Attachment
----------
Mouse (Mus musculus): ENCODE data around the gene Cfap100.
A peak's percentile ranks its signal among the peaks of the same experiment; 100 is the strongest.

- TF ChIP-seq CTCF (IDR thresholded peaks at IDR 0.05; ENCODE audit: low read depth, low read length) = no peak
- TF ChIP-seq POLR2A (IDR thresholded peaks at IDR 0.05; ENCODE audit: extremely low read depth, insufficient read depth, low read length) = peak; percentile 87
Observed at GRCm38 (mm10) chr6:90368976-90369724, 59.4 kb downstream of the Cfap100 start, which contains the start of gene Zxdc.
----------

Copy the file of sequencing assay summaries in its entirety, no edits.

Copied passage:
Mouse (Mus musculus): ENCODE data around the gene Cfap100.
A peak's percentile ranks its signal among the peaks of the same experiment; 100 is the strongest.

- TF ChIP-seq CTCF (IDR thresholded peaks at IDR 0.05; ENCODE audit: low read depth, low read length) = no peak
- TF ChIP-seq POLR2A (IDR thresholded peaks at IDR 0.05; ENCODE audit: extremely low read depth, insufficient read depth, low read length) = peak; percentile 87
Observed at GRCm38 (mm10) chr6:90368976-90369724, 59.4 kb downstream of the Cfap100 start, which contains the start of gene Zxdc.